Vaccinium stamineum (deerberry) is a highly variable diploid species in section Polycodium. Deerberry is native on excessively drained sandy soils from southeastern Ontario, south through the Florida peninsula to Lake Okeechobee, west to eastern Texas and southeastern Kansas. The V. stamineum used in this study were tall plants (2–4 m) native in north Florida, with a plant architecture similar to rabbiteye blueberry (V. virgatum). Starting in 2013 with crosses between tetraploid highbush cultivars (section Cyanococcus) and colchicine-doubled V. stamineum, hundreds of F1 and thousands of later-generation seedlings were grown and evaluated in high-density field nurseries at Citra in North Florida. The populations studied included F1, F2, backcrosses to each parent species, and BC1 × BC1 seedlings. The goal of the study was to assess the feasibility of introgressing into highbush blueberry cultivars desirable traits from V. stamineum (drought tolerance, red-flesh berries, new flavor components, open flowers with short corolla cups and exserted anthers and stigmas) without introducing horticulturally problematic characteristics (bitter skin, berries that shatter when ripe, difficult vegetative propagation). Vigor averaged very low in F1 seedlings, higher in F2 seedlings and in seedlings from backcrosses to V. stamineum, and highest in seedlings from backcrosses to highbush. Most crosses yielded numerous plump seeds, but crosses to produce F1 hybrids yielded fewer than 10% as many seeds as highbush × highbush crosses. Most vegetative, flower, and fruit traits that differentiate highbush from V. stamineum were intermediate in F1 seedlings. Backcross seedlings more closely resembled the recurrent parent. Variability in morphological characters was high in every generation, giving much opportunity for selection. Some seedlings from backcrosses to highbush (≈5%) appeared to have the vigor, berry quality, and yield potential required in commercial cultivars. Producing highbush cultivars that strongly express a particular V. stamineum trait might best be accomplished by growing large, segregating F2 populations from which parents for backcrosses can be selected.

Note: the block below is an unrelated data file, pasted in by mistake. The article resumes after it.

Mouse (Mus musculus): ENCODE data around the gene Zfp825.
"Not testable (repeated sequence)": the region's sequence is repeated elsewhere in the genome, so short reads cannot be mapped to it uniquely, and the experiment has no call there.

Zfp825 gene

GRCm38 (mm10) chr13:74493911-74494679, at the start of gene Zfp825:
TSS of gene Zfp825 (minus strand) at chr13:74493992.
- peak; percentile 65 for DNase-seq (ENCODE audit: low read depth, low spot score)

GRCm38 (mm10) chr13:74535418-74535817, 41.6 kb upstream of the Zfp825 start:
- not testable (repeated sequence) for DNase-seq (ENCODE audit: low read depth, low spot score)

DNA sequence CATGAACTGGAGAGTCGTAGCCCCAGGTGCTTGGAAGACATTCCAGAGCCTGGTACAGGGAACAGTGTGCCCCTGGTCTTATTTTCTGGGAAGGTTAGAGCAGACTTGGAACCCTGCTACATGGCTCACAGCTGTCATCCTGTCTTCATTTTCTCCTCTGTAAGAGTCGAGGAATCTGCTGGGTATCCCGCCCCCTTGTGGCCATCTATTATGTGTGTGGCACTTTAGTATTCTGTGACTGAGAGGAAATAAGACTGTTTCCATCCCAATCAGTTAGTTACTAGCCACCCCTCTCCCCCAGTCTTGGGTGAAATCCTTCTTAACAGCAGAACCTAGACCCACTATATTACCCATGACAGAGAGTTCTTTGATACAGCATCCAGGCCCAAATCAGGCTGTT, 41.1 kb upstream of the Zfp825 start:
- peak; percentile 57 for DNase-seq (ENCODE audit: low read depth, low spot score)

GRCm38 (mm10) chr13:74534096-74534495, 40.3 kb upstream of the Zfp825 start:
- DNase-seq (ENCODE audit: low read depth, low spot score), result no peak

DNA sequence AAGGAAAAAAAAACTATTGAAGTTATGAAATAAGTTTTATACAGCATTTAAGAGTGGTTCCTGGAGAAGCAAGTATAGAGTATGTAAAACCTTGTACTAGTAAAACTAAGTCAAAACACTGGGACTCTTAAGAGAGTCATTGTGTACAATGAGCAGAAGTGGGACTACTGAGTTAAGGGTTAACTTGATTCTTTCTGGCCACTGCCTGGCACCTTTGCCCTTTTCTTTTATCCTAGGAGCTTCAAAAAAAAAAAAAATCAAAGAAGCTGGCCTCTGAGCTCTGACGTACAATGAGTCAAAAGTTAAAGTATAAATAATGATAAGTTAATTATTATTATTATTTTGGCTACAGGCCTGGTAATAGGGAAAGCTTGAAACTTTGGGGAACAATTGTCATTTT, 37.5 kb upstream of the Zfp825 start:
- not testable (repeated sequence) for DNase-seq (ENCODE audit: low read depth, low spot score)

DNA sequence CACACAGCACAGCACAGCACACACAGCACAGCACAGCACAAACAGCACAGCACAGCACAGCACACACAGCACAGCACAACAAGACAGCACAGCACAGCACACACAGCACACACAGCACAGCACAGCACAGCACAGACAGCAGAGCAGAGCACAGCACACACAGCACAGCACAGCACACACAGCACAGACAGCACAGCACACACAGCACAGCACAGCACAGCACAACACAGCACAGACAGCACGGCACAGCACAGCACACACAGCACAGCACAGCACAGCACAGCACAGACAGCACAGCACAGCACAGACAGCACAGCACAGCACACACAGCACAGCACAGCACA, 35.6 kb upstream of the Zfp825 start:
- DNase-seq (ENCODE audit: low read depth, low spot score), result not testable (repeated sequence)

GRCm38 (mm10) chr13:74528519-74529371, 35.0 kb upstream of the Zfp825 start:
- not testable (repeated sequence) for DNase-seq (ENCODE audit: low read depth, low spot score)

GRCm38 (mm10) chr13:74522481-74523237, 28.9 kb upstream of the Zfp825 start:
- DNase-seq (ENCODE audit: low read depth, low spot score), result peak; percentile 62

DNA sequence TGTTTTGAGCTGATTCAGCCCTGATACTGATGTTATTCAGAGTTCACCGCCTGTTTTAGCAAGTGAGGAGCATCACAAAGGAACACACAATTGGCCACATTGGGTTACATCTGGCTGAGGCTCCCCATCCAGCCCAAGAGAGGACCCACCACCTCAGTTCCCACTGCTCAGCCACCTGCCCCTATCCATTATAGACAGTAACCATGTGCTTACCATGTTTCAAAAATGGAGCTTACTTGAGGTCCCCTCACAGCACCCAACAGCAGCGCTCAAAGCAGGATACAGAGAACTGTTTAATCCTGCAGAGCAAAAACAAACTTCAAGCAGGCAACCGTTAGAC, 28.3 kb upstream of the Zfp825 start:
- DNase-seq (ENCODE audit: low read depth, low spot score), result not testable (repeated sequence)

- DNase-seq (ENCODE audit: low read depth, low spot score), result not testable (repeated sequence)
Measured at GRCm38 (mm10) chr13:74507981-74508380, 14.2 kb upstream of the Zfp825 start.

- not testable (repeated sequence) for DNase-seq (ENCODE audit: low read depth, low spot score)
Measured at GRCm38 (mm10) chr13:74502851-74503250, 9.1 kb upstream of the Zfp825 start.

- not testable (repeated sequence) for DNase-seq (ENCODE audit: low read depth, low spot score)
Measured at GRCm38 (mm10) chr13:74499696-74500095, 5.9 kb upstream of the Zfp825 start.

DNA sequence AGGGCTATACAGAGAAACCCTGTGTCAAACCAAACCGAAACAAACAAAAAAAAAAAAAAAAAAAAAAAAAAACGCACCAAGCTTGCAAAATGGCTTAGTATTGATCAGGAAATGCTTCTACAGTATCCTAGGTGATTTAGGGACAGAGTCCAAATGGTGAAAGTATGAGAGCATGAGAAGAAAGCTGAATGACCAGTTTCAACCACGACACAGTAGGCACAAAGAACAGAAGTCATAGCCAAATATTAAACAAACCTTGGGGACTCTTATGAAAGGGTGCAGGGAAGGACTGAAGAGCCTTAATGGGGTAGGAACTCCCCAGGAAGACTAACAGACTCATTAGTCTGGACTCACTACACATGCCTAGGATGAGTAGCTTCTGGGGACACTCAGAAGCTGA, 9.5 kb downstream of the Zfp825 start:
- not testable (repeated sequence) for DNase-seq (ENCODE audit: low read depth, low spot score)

Several hundred hybrid seedlings were produced by pollinating flowers of tetraploid highbush blueberry cultivars with pollen from 13 plants of Vaccinium stamineum that were selected as tetraploids following colchicine treatment. The hybrids were intermediate between the parents in many characteristics. They were less vigorous than the parents, but 46 plants flowered when 1.3 years old from seed. The F1 hybrids produced pollen abundantly, but only 30% of the microspores appeared potentially viable when viewed at 250X. F1 flowers that were pollinated with pollen from either parent taxon or with pollen from a different F1 hybrid produced thousands of well-developed seeds. The F1 hybrids were less successful when used as male parents in backcrosses to highbush, but 4790 well-developed seeds were obtained by pollinating 3250 highbush flowers. Flowers on F1 plants had long peduncles and pedicels, giving an open raceme. The flowers were open in the bud and had anther awns, two characteristics from V. stamineum. Berries on the F1 plants had black skins, and the ripe berries of 11 F1 plants had red to purple pulp like their V. stamineum parent. Berries on the hybrids were juicy. They had little or no bitterness typical of V. stamineum, and most had a pleasing balance of sugar and acid.